Action tip –

Plan out a schedule that fits within your existing routine.

If you can only separate 15-20 minutes per day, that’s totally fine, but then do it EVERY SINGLE DAY!

Consistency over intensity is the key here.

Posting every single day with only 15-20 minutes will be quite tricky, but if that’s the case, you will share it just 2-3 times a week.

Even with that tempo, I’ve seen people skyrocket their growth!

Simply because it was done consistently over an extended period – remember, consistency is always better than intensity.

6. Building an actual business – likes don’t pay the bills!

If you have aspirations of lettering full time or getting paid for your passion, then you need to realize that a following does not mean you have a business.

Think carefully about how you want to monetize your talents.

You can do this in several ways, but for hand letterers some great options include:

  • Selling prints of your lettering
  • Producing educational materials (courses, ebooks, worksheets for other lettering artists)
  • Client work
  • Selling physical products that include your lettering (apparel, merch, etc…)

Sales will come much easier if you’ve:

  • done the due diligence of defining your niche/audience
  • worked to create compelling, unique work that resonates deeply with that audience
  • working on your distribution to establish a healthy-sized audience

However, realize that you don’t need a massive audience to earn money from your skillset.

Don’t wait to build up an audience and then try to monetize it.

It’s better to develop a business (monetization) strategy and then work along with it.

One of my community members, Emma, recently completed 30 days of Bible lettering.

She had a couple of her community express interest in prints, so she used this as validation to go and organize a set of prints for the 30 designs she had created.

After organizing a launch for these, she exceeded her goal of selling 10 copies and sold over 50, generating over $1700 in revenue in just 1 week!

All of this was achieved with an Instagram following of 5600 people and a newsletter of just 100 people.

Action step –

Make a list with all the potential ways you could monetize your creative skills – you already have a couple of ideas above.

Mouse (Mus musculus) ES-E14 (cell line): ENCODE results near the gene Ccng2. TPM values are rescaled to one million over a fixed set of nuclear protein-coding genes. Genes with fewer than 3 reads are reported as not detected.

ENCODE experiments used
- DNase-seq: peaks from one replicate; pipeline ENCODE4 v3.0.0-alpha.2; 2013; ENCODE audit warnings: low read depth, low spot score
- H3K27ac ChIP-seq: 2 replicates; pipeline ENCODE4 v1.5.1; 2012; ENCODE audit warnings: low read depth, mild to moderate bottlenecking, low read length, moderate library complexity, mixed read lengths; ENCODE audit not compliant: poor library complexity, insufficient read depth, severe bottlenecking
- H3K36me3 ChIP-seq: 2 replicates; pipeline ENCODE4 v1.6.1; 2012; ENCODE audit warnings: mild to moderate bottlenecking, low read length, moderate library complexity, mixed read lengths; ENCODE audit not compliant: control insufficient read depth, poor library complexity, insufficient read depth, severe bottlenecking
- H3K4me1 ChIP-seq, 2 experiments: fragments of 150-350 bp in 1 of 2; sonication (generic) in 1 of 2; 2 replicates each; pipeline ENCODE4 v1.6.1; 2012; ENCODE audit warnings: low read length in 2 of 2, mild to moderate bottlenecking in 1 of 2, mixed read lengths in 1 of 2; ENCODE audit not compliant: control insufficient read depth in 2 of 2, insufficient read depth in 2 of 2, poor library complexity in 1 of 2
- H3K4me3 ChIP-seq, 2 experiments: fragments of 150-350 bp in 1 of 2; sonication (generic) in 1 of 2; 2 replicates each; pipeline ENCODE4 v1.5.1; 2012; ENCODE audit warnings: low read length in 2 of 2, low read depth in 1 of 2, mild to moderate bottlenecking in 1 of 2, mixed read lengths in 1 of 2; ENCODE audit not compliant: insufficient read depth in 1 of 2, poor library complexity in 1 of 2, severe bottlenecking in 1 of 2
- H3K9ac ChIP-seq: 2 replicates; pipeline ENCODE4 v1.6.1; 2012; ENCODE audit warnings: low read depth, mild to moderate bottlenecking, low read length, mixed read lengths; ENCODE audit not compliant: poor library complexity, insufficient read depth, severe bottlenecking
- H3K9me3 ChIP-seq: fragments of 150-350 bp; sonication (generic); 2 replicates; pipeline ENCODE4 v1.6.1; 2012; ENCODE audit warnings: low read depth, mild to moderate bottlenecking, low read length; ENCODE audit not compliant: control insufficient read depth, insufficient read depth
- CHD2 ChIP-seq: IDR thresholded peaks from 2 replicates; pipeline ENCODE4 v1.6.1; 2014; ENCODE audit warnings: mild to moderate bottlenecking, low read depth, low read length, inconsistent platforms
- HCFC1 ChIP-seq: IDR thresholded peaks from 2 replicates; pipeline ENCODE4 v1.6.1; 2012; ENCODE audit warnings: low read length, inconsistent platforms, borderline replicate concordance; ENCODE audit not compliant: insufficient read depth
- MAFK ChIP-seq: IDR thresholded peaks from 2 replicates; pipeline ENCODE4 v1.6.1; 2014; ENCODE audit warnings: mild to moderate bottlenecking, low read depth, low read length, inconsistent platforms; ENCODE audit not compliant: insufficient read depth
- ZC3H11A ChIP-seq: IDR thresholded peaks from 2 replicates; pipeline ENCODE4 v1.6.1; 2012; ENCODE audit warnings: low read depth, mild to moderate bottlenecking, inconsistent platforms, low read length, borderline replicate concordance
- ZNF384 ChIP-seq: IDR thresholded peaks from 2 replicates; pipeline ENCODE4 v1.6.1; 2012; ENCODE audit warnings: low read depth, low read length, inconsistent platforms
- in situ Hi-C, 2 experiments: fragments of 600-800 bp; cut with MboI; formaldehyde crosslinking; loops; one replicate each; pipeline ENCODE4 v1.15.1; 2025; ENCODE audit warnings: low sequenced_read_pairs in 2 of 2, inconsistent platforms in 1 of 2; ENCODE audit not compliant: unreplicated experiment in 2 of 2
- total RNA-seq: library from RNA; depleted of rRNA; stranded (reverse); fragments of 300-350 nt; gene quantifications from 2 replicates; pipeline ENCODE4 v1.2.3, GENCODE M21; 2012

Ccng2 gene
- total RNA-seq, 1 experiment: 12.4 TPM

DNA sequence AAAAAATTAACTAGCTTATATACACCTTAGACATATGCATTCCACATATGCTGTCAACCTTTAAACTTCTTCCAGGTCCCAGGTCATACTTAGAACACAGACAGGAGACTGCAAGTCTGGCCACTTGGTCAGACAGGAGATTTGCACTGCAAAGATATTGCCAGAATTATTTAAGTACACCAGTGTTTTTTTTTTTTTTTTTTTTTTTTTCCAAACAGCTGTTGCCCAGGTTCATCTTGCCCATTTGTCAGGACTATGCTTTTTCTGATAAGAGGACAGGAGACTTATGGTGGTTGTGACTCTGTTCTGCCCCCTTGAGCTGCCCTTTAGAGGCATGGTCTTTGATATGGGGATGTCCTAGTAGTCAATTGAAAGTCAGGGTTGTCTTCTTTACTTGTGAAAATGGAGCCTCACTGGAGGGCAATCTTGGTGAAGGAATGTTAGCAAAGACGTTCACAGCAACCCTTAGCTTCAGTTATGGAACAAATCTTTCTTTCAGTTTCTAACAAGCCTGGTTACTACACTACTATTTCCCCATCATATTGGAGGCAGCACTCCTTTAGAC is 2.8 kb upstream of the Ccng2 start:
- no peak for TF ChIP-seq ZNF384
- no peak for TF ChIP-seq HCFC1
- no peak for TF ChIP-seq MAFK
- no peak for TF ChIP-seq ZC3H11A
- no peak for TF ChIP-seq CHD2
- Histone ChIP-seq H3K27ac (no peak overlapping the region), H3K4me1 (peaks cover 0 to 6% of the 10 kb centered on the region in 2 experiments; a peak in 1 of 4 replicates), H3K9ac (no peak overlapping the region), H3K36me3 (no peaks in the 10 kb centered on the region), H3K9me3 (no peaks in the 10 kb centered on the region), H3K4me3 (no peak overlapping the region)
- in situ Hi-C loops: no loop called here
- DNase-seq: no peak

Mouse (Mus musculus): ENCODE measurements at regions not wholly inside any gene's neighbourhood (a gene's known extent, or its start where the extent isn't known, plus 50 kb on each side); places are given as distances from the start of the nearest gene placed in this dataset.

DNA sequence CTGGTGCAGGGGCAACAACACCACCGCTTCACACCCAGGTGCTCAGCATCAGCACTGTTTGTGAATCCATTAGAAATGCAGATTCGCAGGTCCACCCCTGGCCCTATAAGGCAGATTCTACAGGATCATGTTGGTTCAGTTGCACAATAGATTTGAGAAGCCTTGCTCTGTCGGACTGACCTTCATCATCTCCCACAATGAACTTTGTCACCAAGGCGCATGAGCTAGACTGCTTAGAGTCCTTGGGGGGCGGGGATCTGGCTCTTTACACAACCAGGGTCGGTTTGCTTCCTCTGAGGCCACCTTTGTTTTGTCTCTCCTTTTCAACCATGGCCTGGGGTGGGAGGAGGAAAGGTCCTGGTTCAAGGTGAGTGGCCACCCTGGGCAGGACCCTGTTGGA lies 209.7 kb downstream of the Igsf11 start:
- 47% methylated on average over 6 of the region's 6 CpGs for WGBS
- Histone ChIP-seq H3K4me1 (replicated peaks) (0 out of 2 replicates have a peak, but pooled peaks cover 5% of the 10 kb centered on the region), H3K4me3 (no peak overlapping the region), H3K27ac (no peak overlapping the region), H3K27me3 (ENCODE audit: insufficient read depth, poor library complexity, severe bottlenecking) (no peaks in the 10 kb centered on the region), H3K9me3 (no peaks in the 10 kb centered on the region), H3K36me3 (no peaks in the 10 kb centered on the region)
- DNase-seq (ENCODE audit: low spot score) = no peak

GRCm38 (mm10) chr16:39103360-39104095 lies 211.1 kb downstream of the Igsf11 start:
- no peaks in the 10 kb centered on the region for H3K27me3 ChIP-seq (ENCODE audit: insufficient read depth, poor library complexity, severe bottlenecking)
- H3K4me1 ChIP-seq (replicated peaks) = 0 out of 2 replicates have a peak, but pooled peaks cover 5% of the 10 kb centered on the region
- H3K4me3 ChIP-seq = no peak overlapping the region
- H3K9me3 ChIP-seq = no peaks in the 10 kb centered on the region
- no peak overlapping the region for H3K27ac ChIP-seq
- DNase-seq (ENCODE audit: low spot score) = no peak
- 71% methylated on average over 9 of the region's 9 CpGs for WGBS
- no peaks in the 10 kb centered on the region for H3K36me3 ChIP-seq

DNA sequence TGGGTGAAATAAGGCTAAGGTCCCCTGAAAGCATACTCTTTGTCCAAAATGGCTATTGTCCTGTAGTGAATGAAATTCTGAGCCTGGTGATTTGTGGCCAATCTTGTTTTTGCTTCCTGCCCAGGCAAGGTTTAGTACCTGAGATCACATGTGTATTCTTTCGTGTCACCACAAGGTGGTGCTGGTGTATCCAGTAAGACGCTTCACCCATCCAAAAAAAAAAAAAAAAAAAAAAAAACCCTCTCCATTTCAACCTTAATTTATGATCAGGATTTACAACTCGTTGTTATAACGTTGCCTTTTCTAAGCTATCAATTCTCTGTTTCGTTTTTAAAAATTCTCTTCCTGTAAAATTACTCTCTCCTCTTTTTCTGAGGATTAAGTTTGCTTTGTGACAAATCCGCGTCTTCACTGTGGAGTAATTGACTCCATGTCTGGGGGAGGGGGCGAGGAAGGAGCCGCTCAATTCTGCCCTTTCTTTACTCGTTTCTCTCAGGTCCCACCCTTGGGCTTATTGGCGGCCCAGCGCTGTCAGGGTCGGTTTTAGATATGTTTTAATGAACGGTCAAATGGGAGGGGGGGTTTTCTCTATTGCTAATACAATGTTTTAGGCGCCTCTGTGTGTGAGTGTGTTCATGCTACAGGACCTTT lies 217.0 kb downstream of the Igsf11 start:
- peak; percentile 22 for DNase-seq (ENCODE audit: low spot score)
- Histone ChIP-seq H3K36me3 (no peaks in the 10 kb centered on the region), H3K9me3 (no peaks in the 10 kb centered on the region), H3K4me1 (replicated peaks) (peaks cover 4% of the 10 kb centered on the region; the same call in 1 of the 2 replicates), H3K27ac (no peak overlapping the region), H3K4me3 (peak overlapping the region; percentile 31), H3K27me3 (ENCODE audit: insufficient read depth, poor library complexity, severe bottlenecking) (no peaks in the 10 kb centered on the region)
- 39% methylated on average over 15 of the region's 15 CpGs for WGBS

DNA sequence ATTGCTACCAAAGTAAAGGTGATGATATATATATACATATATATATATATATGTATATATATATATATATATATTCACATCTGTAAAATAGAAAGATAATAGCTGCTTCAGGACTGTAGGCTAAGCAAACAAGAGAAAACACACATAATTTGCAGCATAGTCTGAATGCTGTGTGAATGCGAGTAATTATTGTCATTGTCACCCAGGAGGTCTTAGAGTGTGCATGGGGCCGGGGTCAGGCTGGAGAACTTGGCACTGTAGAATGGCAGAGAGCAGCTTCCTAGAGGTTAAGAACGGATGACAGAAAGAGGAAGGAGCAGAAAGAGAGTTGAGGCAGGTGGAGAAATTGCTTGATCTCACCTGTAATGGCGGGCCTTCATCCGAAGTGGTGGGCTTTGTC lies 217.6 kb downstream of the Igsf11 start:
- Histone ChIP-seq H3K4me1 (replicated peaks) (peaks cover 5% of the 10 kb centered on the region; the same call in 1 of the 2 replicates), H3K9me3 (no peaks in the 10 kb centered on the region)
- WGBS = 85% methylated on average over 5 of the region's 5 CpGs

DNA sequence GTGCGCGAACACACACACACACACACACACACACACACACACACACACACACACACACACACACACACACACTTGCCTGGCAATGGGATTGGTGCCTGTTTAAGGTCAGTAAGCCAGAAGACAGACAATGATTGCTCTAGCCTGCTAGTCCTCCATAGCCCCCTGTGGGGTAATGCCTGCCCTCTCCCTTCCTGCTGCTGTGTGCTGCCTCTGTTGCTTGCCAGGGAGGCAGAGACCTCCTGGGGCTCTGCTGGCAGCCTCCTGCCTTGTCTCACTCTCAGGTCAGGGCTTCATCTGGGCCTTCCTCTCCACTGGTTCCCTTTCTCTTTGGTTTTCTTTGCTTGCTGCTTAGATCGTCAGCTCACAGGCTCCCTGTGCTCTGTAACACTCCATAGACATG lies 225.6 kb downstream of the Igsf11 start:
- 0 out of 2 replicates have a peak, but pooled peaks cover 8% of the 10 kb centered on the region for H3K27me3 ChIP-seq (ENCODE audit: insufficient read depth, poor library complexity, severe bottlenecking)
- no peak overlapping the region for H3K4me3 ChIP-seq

Still, you can definitely find out additional methods.

I would recommend sticking with one method for starters and then slowly expand.

You will be much more efficient in managing a single front.

Once you’ve picked a way to monetize your skills, start researching it.

Find out how exactly it works and what are the best practices for it.

Try to be very deliberate about the way you do things rather than shooting in the dark on hope for the best.

Wrapping things up

I see people every day, making a healthy amount of extra money with an audience of just a few hundred people or more.

It’s never been more possible to build an engaged audience around your work and to earn money, giving them amazing designs they’re excited to own!

But now i want to hear it from you!

Where do you struggle the most? 

What is holding you back?

Be sure to let me know by dropping a comment below. 

You can also keep up with my content on YouTube and Instagram.

Until the next time!

PS (a note from Max) – If you’re into business-related topics, be sure to check out this interview with Martina Flor.

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5 thoughts on “How To Market Yourself as a Lettering Artist”

  1. Hey Tom! Fantastic fantastic stuff here! I can’t tell you how many pages of great notess that you have helped me with over the past several months. I am still working tirelessly to try to niche down. I will get it soon…but damn…it’s hard!!! love the actionable steps you spell out here…thanks again so much! Ellen

    1. I am super stoked that we finally did this! I hope it will help creatives on their marketing journey and also to realize that marketing doesn’t indeed have to be scary!